There’ll be no more teasing with the standings after the Wizards lost, 96-95, to the Detroit Pistons. I’ll get to that in a sec, but first:
*The John Wall crisis is real. Whatever the reason – the emergence of Bradley Beal, the upcoming contract extension negotiation (or lack thereof), just a simple post All-Star break funk, something – the Wizards third-year point guard is not himself.
Seven turnovers is a lot. At least six turnovers five times in the last nine games is a disturbing trend of a lot. It reached a new low against the Pistons, where he was unrecoverable after four turnovers in the first quarter. His body language revealed his frustration.
When he came back in the game late in the fourth quarter – having split his minutes for the second straight contest with A.J. Price – Wall took off for a layup on his first possession, trying to get himself going rather than the Wizards offense. He missed.
The only thing worse than his timing and tipped, errant, misplaced and poor passes was his demeanor afterward.
“Nope. Just not making shots. That’s all I can say,” Wall said when asked about his recent struggles.
“I don’t know. I think you’re seeing the same thing I’m seeing, so I can’t really call it,” Wall said when asked specifically about the turnovers.
Wall helped turn the Wizards around when he got back on the court in January. But less than two months later, with a number of players around him improving, he’s hit a wall, no pun intended. While it’s not fair to judge him as a player, this is a serious challenge to what he’s going to become in the future.
“He is going through a rough stretch,” Wizards coach Randy Wittman said. “You can’t – whether it’s a game, a stretch, a week, two weeks, 10 days, you gotta fight through it. You can’t succumb to it. You can’t feel sorry for yourself about it.”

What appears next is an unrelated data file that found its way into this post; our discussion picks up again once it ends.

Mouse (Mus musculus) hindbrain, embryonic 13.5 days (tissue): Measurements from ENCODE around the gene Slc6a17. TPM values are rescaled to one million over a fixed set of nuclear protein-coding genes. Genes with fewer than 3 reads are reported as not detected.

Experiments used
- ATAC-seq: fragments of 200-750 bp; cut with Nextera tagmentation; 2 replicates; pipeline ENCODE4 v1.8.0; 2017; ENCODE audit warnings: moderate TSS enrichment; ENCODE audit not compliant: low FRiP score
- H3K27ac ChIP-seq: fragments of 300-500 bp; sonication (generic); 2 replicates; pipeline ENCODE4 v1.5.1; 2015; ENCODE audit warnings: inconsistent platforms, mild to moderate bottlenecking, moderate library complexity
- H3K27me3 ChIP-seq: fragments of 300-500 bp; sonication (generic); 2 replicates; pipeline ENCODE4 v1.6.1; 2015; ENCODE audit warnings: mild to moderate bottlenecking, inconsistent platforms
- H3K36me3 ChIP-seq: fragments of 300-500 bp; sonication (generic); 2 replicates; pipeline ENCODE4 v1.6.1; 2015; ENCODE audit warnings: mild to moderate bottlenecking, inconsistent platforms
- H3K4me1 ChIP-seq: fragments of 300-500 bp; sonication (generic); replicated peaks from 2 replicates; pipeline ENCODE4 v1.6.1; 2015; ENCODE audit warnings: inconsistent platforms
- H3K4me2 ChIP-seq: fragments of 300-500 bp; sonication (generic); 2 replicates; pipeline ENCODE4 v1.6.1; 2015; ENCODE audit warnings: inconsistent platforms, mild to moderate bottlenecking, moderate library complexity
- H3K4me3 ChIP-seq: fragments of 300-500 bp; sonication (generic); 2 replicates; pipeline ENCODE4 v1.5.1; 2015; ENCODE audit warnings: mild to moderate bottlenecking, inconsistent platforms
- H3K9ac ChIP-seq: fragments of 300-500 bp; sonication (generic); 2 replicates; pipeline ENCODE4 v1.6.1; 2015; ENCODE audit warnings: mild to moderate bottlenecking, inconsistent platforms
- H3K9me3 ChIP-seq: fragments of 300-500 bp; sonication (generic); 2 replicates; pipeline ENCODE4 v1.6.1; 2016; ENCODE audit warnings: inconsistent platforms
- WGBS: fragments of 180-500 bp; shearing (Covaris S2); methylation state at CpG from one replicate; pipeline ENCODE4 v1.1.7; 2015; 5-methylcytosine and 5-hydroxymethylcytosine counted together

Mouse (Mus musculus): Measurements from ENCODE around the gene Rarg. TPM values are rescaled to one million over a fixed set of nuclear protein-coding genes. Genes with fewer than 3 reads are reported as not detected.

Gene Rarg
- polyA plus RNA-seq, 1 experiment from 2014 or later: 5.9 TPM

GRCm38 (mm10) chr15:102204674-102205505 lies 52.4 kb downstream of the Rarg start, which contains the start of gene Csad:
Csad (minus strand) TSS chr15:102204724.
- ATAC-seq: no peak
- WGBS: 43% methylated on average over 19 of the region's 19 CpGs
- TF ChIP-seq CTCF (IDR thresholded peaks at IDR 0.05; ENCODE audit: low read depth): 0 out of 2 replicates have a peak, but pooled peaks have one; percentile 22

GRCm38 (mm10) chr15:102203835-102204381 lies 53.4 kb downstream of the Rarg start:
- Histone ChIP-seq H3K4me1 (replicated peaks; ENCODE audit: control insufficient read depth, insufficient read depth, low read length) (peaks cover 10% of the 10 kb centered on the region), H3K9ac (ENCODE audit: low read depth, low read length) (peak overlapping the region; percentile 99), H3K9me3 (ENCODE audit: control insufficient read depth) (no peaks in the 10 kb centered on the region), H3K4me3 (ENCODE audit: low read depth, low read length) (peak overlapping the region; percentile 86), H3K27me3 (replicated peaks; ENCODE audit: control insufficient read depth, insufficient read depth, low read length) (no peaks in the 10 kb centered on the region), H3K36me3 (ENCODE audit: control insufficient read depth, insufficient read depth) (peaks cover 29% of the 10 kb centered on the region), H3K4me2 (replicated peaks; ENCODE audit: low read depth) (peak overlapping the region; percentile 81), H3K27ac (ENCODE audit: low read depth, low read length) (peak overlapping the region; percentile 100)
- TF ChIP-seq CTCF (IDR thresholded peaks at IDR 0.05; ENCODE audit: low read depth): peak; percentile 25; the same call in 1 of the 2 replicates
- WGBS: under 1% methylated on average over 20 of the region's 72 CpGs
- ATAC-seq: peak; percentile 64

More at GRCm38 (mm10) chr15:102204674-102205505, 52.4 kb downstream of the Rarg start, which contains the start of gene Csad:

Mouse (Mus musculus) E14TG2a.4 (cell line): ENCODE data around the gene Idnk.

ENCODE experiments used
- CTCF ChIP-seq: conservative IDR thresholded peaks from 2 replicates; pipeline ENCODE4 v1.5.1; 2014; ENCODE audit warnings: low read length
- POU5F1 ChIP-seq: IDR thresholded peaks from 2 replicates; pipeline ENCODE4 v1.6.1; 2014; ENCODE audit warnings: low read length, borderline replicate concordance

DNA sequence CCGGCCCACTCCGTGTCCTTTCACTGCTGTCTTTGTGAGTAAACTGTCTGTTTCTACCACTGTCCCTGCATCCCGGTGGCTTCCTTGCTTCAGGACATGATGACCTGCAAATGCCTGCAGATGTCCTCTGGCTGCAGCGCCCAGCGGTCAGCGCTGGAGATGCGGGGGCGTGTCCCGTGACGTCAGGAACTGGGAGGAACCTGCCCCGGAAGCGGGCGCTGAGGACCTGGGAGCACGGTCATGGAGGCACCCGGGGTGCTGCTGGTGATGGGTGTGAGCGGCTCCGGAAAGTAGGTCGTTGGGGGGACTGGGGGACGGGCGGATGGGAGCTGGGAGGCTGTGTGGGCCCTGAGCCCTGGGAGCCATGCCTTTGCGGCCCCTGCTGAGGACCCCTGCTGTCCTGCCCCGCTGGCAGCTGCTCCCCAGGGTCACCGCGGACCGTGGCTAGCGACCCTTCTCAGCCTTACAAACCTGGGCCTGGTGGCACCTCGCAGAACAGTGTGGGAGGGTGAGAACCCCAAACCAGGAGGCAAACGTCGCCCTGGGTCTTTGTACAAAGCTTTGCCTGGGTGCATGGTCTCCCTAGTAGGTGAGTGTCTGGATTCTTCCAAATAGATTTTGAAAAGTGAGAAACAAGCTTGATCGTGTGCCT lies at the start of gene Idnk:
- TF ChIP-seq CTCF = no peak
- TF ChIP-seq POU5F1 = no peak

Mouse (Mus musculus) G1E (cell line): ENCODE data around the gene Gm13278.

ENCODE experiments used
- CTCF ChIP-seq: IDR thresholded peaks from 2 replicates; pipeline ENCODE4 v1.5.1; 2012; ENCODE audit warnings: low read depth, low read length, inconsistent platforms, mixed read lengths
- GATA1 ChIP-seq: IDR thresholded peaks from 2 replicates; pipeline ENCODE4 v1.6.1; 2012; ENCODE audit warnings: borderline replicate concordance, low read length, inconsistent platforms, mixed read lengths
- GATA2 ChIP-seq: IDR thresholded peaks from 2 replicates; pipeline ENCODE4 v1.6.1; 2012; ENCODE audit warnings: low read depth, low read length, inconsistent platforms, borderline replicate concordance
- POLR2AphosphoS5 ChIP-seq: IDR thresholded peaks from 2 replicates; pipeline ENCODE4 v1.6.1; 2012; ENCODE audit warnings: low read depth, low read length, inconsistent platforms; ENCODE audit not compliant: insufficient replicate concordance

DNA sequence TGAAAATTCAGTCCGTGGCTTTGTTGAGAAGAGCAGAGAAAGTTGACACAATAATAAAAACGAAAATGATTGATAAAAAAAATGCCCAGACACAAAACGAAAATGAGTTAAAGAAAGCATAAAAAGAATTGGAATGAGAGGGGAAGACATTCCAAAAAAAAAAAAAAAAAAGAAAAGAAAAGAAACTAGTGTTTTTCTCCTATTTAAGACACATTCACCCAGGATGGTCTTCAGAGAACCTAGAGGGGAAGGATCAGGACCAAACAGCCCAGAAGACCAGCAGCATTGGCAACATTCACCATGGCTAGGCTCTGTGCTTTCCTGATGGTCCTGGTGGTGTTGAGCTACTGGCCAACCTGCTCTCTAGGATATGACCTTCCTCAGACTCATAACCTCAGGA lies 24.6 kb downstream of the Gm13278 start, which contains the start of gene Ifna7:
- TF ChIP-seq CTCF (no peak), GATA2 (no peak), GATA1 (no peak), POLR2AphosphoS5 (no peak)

*Wittman had quite a bit else to say, and all of it wasn’t directed at Wall. At some level, Nene’s absence with a sore right shoulder might’ve been partly to blame; it had a domino effect on the Wizards’ frontcourt. Trevor Booker, who started in his place, and Kevin Seraphin were both desperate to get their games going. Even Emeka Okafor had more on his plate than usual. But Beal also missed all five of his 3-point attempts, and Martell Webster never got into a rhythm.
In the end, the theme was familiar, as it has been in recent Wizards losses: the current formula for success – which requires particular unselfishness – is a fragile one.
“We got guys that haven’t been in the rotation complaining,” Wittman said. “The older guys trying to help them, they won’t listen. That just tells me I’m just worried about myself, I’m not worried about winning this game. You have a tough game, it’s my job to coach you. It’s my job to coach you. Right now tonight for whatever reason, I don’t know, it’s bizarre to me because it hasn’t been. They didn’t want to be coached. It was more about playing time, shots rather than, ‘What are we doing as a team and how am I playing while I’m out there?’ ‘Do I deserve that?’ It’s my job to decide who is deserving of playing out there, and that’s what I’ll continue to do. That’s the only way I believe, and if you can’t handle that, you don’t agree with it, that’s what you get, a game like tonight. That’s what you get.”
*No more looking at the standings. Promise. The Wizards are back to 10 games out from eighth – Monta Ellis gave the Bucks a crazy game-winner at Houston – with 26 games remaining. The plan is to win as many as possible, play spoiler when the opportunity presents itself, and begin to think about the offseason and next year. That means Wall’s future. That means what happens next with Webster. That means, where do the Wizards go from here? They know what they do well and how they’ve won games of late. But it’s just not that easy to replicate on a nightly basis. Players are up, players are down, players are happy and unhappy. Right now, Wall is at the top of the struggling list, a place neither he nor the team is accustomed to.